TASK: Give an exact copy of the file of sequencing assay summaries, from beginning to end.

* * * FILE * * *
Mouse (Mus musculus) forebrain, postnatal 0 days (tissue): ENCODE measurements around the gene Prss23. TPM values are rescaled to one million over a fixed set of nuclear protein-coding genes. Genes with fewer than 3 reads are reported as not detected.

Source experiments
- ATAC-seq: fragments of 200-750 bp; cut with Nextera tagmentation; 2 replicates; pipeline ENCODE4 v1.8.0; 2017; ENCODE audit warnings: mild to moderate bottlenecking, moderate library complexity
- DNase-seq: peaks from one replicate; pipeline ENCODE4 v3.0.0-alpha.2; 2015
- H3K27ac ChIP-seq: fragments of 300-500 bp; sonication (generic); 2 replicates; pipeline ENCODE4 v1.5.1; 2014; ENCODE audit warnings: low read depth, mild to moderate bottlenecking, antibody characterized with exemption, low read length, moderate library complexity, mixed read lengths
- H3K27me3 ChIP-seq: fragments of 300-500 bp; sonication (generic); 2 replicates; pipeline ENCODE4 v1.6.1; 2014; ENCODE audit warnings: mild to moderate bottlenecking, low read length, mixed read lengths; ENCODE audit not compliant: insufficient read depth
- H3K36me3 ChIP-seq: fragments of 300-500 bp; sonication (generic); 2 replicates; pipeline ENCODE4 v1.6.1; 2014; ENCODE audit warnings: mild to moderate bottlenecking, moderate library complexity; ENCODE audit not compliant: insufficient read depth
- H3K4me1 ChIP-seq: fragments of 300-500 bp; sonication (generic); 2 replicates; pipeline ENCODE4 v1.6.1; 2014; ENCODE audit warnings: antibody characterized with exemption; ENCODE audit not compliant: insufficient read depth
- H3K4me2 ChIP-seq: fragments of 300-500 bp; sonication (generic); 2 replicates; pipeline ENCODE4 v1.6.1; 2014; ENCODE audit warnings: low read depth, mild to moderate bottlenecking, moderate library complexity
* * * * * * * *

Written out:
Mouse (Mus musculus) forebrain, postnatal 0 days (tissue): ENCODE measurements around the gene Prss23. TPM values are rescaled to one million over a fixed set of nuclear protein-coding genes. Genes with fewer than 3 reads are reported as not detected.

Source experiments
- ATAC-seq: fragments of 200-750 bp; cut with Nextera tagmentation; 2 replicates; pipeline ENCODE4 v1.8.0; 2017; ENCODE audit warnings: mild to moderate bottlenecking, moderate library complexity
- DNase-seq: peaks from one replicate; pipeline ENCODE4 v3.0.0-alpha.2; 2015
- H3K27ac ChIP-seq: fragments of 300-500 bp; sonication (generic); 2 replicates; pipeline ENCODE4 v1.5.1; 2014; ENCODE audit warnings: low read depth, mild to moderate bottlenecking, antibody characterized with exemption, low read length, moderate library complexity, mixed read lengths
- H3K27me3 ChIP-seq: fragments of 300-500 bp; sonication (generic); 2 replicates; pipeline ENCODE4 v1.6.1; 2014; ENCODE audit warnings: mild to moderate bottlenecking, low read length, mixed read lengths; ENCODE audit not compliant: insufficient read depth
- H3K36me3 ChIP-seq: fragments of 300-500 bp; sonication (generic); 2 replicates; pipeline ENCODE4 v1.6.1; 2014; ENCODE audit warnings: mild to moderate bottlenecking, moderate library complexity; ENCODE audit not compliant: insufficient read depth
- H3K4me1 ChIP-seq: fragments of 300-500 bp; sonication (generic); 2 replicates; pipeline ENCODE4 v1.6.1; 2014; ENCODE audit warnings: antibody characterized with exemption; ENCODE audit not compliant: insufficient read depth
- H3K4me2 ChIP-seq: fragments of 300-500 bp; sonication (generic); 2 replicates; pipeline ENCODE4 v1.6.1; 2014; ENCODE audit warnings: low read depth, mild to moderate bottlenecking, moderate library complexity